Pricing Strategy

Ideally, the export price should cover all costs, meet the competition, attract buyers, and still make a profit. That's a tall order, complicated by the fact that the "optimum" price in one market may not work in other markets. Whatever the market, price planning must start with the product’s baseline unit costs. Pricing below cost is not only economically unwise, but could also trigger anti-dumping penalties.

  • Calculating baseline export costs. Baseline export costs include fixed costs to produce the product for export, plus variable costs to market and deliver the product abroad. Fixed production costs for export could be higher or lower than costs for the domestic market. They might be lower for a stripped down or no-frills model; higher if a product redesign is needed to accommodate different sizes and technical standards.

Variable export costs might include any or all of the following:

    • Market Research
    • Postage
    • Overseasphone/fax calls
    • Promotion
    • Travel
    • Credit Checks
    • Translations
    • Consultant/legal fees
    • Performance bonds
    • Export documentation
    • Any special packaging, labeling, freight forwarding fees
    • Transportation to destination
    • Cargo insurance
    • Agent/distributor commissions
    • Training
    • Warehousing
    • Product warranties
    • Service contracts
    • Banking fees
    • Credit insurance or credit carrying costs.

  • Determining what the market will bear. Once you determine your baseline costs, your price above that can be whatever the market will bear. That's usually a function of market demand, ability to pay, the competition, and your product's particular attributes (new or unique, superior quality, brand recognition). Price flexibility is important, since it's unlikely you'll dominate in any given market. You might consider volume discounts or low introductory pricing to gain a foothold in the market. You might also offer delayed payments or credits to offset price resistance. These concessions, of course, will lower your profit margins, at least in the short run.

Industry Subsector Analyses give a feel for market demand, ability to pay, the extent of competition, and whether price and credit are key competitive factors in the market. Getting actual comparative prices takes more digging. You could ask a prospective overseas rep to check market prices, or pay for a customized market survey, such as the U.S. Department of Commerce’s Flexible Market Research Program(U.S. exporters only).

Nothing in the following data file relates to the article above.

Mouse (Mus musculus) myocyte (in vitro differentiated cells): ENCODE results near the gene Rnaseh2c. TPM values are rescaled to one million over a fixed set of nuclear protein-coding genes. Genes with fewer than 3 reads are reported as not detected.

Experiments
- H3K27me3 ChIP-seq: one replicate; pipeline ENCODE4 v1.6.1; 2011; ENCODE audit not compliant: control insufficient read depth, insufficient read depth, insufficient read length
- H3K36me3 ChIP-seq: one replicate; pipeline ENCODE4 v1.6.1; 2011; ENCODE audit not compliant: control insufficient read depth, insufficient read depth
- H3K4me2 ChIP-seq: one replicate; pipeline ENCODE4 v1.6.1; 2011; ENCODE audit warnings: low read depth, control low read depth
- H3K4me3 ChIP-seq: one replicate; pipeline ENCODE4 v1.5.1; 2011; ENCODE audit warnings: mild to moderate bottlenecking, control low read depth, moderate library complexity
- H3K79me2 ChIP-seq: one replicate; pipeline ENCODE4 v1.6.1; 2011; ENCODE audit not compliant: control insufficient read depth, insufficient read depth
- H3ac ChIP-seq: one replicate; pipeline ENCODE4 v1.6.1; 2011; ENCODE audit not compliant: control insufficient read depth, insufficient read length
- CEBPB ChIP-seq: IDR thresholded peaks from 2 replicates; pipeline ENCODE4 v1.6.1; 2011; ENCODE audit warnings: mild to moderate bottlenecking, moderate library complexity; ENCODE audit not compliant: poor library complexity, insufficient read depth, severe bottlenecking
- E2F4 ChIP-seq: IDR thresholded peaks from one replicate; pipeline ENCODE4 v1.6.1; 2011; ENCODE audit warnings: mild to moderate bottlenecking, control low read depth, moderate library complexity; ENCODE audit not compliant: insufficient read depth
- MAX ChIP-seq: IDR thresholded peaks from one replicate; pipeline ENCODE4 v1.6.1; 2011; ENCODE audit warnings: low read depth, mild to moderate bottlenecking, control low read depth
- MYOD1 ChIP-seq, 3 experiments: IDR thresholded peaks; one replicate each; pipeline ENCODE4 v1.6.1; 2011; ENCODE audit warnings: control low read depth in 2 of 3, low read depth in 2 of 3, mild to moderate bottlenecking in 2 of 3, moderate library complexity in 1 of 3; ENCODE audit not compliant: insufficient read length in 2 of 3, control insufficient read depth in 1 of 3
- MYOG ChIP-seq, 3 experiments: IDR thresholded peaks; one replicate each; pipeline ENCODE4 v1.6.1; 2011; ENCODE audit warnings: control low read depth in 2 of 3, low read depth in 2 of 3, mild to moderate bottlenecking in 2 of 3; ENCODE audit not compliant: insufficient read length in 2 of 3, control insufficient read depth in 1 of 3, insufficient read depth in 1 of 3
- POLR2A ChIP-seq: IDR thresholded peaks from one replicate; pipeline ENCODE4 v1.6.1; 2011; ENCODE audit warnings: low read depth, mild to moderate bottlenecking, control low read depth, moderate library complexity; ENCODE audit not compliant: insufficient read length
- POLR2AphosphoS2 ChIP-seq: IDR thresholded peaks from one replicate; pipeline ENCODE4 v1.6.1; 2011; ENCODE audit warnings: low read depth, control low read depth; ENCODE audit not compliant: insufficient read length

Localization Strategy

Most countries have different languages, cultural values, tastes, business practices, income levels, environmental conditions, product standards, legal requirements, etc. These all have important sales implications. To be relevant in "different" markets, you’ll need to "localize" your approach. In particular, you may need to localize the product, packaging or sales material.

For example, "as is" sales won't do well if:

  • The product is incompatible with local health, electrical and technical standards.
  • The product is unaffordable for buyers able to use no frills or older generation models.
  • The product needs added protections against abnormal climates, pestilence, pollutants, etc.
  • The product requires downsizing to fit smaller people, homes, streets, etc.
  • The product or packaging uses colors, shapes, words or symbols that offend or appear foolish to target customers.
  • The sales literature and user manuals need translation to be understood.

To know when to adapt, do some research on the cultural, economic, environmental or legal situations in each country. Internet search engines, such as Yahoo or Google, link to many sources of information on international business cultures and customs. Army Area Handbooks cover these matters in great detail. For example, relevant chapters on Japan discuss "The Society and its Environment," "Values and Beliefs," "Social Organization," "Physical Setting," and "The Character and Structure of the Economy" (Japan Army Area Handbook). Other sources include Industry Subsector Analyses and Country Commercial Guides (see standard chapters on "Business Travel -- Business Customs" and "Trade Regulations & Standards". The CITD Trade Information Database includes a number of other web-based sources of intercultural research.